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Tuesday, 15 April 2014

Never, Probably

Never say never, they say. But the truth is, I'm pretty sure I never want to run a marathon.

London Marathon running superstars

As soon as I finished my first half marathon, there it was. The presumption that, now I'd been there and done that, the next step was to head into the full distance. Perhaps it's because, when something is called 'half' of anything, there's another half that remains unfinished. And it's true! I'm certainly not finished with running – there are many, many more miles I want to run – but I only want to run them 13.1 at a time.

The incredible Mo Farah looking strong in his first marathon
I'd never seriously considered running 26.2 miles until I was asked which marathon I wanted to do. With so many friends running the distance for the first or fiftieth time this year, I've been caught up in daydreams of taking on the beast amongst the past few weeks of marathon madness. Certain I could finish a marathon with proper training, I've found myself crunching numbers trying to work out what my imaginary time would be.

Kiera and Sian with cheering essentials
But, whilst I've proudly (and sometimes tearfully) watched friends wave their hefty medals aloft as entry into a special running club, I've also heard their complaints. It seems marathon training is full of tears, nightmares and boredom. As race day approached, I found it pretty difficult to find any prospective marathoner who still enjoyed running!

For me, running is a way to release stress not create it. I enjoy the freedom of putting one foot in front of the other and seeing where I end up. I also like having a flexible training 'schedule' where I can justify a skateboarding lesson as cross-training. Don't get me wrong, I love a challenge but if that means possibly turning the thing I love into something I loathe, count me out!

There's a surprising number of knicker-less runners out there!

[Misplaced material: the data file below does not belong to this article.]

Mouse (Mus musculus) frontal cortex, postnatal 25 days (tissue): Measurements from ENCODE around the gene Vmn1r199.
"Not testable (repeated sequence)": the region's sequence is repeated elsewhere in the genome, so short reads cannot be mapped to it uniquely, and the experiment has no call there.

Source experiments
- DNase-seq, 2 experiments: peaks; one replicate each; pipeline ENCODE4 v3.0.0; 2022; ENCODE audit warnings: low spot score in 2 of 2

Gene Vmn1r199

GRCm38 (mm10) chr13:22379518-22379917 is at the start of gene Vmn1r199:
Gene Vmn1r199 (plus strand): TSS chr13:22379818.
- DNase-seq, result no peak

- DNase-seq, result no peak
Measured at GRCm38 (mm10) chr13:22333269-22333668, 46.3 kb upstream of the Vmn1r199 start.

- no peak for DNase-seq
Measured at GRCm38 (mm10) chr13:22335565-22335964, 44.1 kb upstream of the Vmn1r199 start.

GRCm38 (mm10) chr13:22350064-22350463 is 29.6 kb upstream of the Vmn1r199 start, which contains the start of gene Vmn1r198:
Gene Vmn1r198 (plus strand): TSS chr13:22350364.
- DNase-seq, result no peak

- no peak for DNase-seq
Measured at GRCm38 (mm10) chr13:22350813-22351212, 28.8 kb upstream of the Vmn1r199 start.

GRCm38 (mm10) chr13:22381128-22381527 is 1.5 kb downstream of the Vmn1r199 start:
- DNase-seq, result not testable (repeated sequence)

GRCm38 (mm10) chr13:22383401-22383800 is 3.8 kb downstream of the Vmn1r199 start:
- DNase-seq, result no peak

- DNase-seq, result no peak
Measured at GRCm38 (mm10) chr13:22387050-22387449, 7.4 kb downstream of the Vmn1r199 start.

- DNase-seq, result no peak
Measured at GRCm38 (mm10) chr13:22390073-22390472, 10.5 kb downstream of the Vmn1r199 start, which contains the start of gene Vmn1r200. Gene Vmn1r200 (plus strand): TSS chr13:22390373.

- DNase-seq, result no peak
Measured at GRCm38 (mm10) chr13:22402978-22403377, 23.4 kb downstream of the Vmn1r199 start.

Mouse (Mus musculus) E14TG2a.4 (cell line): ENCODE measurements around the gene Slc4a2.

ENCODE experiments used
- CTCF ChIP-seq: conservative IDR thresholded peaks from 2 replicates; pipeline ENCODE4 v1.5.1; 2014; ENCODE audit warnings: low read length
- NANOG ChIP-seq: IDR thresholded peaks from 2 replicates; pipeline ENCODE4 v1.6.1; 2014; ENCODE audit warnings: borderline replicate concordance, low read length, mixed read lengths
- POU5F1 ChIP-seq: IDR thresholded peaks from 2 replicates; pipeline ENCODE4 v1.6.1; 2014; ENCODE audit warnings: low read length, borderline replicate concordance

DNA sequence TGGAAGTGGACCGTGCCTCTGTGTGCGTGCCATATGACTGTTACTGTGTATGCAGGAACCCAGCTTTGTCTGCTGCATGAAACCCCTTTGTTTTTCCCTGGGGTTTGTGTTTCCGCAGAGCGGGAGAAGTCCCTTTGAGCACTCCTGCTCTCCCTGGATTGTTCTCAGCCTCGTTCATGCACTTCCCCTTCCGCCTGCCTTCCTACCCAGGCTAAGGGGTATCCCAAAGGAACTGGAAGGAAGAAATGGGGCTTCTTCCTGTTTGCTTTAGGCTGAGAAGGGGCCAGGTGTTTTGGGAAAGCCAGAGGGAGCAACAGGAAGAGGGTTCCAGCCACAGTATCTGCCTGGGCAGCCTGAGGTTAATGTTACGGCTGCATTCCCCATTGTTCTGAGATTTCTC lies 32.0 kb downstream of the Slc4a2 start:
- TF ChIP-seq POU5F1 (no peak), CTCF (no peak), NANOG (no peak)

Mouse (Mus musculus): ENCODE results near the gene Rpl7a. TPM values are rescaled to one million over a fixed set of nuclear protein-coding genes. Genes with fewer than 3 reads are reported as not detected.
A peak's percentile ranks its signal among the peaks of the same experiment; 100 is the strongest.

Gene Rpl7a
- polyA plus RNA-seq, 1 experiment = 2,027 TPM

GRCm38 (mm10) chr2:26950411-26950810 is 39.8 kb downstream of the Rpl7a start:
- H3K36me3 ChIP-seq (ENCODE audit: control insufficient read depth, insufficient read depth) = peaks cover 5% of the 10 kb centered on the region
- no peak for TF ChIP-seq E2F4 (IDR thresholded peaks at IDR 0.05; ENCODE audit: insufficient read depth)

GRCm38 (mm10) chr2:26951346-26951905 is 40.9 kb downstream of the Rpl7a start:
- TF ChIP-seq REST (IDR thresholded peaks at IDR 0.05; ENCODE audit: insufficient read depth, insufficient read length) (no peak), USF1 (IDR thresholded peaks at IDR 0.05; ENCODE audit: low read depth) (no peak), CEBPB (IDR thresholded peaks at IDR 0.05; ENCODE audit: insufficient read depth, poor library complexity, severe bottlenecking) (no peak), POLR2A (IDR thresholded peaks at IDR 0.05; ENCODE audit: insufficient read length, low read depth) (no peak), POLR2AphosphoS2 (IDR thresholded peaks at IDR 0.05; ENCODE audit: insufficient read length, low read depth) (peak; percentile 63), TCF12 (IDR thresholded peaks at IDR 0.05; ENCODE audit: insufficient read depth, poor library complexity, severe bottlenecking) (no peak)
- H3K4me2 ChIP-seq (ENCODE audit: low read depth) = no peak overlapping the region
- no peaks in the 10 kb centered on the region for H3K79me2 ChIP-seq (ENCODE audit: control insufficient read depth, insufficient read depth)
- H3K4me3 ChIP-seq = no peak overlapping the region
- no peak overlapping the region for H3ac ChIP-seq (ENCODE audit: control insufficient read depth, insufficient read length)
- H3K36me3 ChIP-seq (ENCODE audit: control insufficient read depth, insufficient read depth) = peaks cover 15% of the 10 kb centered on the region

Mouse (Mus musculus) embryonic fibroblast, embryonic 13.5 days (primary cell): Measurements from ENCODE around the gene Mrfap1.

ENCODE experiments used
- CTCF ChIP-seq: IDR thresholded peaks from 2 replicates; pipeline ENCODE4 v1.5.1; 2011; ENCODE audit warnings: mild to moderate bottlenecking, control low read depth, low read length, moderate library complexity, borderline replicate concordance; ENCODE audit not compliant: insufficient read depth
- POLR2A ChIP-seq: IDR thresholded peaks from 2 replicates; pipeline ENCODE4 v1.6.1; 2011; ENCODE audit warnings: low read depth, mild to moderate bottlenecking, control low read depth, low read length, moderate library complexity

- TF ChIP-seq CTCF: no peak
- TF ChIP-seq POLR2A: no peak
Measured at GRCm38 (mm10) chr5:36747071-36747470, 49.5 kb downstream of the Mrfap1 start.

On Sunday, I watched the London Marathon in the flesh for the first time after years of viewing it from my bed. Based just before mile 23 and armed with an amusing sign, we saw a lot of grimaces and hobbles and, very sadly, one collapse out of consciousness. However, we did see some massive smiles. This is partly due to our sign (genius work from Kiera), partly because some people do genuinely love running marathons, especially London where the massive crowds can make any runner feel like a superstar. It was incredible knowing that we could lend a mini boost to someone taking on a massive task as we saw faces of pain crease up into giggles when they heard our cheers and read our request.

London Marathon kit lay out

So for now, certainly for the long foreseeable future, the only thing I'll be doing during a marathon is screaming my head off whilst waving pom pons and a slightly inappropriate sign whilst sneakily eating jelly babies meant to fuel runners.

6 comments:

  1. I saw your sign and had an internal giggle (grimace on the outside) but didn't realise it was you. Jim O'Donovan

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    1. Yes, Jim! I'm so pleased it made you (internally) smile! I did look out for you but completely missed you. Well done on a great race.

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  2. Hahaha! Love your kit layout picture - such a good take on the theme.

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    1. Thanks, Bibi. Every race deserves a kit layout, whether you're running it or not!

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  3. Oh gosh! Spectating was so much fun. I thought I was going to feel sad that I wasn't running but I think I enjoyed cheering just as much :)

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    1. It was my first time spectating and I loved it! I'll be there again next year, screaming my head off and waving my pom poms!

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